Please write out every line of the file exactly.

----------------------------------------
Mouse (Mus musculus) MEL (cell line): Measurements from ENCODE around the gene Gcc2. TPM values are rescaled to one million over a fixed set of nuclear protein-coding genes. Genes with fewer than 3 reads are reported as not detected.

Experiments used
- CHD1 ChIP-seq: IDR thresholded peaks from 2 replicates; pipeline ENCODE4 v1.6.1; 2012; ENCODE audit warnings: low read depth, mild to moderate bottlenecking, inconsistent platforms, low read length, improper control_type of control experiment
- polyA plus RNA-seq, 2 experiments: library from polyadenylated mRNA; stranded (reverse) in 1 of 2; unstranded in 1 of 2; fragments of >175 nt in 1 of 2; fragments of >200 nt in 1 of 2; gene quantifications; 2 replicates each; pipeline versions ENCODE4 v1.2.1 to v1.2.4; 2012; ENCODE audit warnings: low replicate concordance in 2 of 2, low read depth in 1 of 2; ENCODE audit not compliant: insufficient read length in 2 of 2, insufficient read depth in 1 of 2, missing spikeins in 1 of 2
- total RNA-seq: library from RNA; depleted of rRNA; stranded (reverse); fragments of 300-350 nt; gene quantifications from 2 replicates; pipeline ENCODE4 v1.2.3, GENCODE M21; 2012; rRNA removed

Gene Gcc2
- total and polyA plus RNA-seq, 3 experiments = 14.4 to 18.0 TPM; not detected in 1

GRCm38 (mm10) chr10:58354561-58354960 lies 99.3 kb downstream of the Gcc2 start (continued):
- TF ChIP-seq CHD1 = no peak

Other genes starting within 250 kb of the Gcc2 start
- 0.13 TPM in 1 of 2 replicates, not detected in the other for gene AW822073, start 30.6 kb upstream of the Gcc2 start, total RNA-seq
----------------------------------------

Mouse (Mus musculus) MEL (cell line): Measurements from ENCODE around the gene Gcc2. TPM values are rescaled to one million over a fixed set of nuclear protein-coding genes. Genes with fewer than 3 reads are reported as not detected.

Experiments used
- CHD1 ChIP-seq: IDR thresholded peaks from 2 replicates; pipeline ENCODE4 v1.6.1; 2012; ENCODE audit warnings: low read depth, mild to moderate bottlenecking, inconsistent platforms, low read length, improper control_type of control experiment
- polyA plus RNA-seq, 2 experiments: library from polyadenylated mRNA; stranded (reverse) in 1 of 2; unstranded in 1 of 2; fragments of >175 nt in 1 of 2; fragments of >200 nt in 1 of 2; gene quantifications; 2 replicates each; pipeline versions ENCODE4 v1.2.1 to v1.2.4; 2012; ENCODE audit warnings: low replicate concordance in 2 of 2, low read depth in 1 of 2; ENCODE audit not compliant: insufficient read length in 2 of 2, insufficient read depth in 1 of 2, missing spikeins in 1 of 2
- total RNA-seq: library from RNA; depleted of rRNA; stranded (reverse); fragments of 300-350 nt; gene quantifications from 2 replicates; pipeline ENCODE4 v1.2.3, GENCODE M21; 2012; rRNA removed

Gene Gcc2
- total and polyA plus RNA-seq, 3 experiments = 14.4 to 18.0 TPM; not detected in 1

GRCm38 (mm10) chr10:58354561-58354960 lies 99.3 kb downstream of the Gcc2 start (continued):
- TF ChIP-seq CHD1 = no peak

Other genes starting within 250 kb of the Gcc2 start
- 0.13 TPM in 1 of 2 replicates, not detected in the other for gene AW822073, start 30.6 kb upstream of the Gcc2 start, total RNA-seq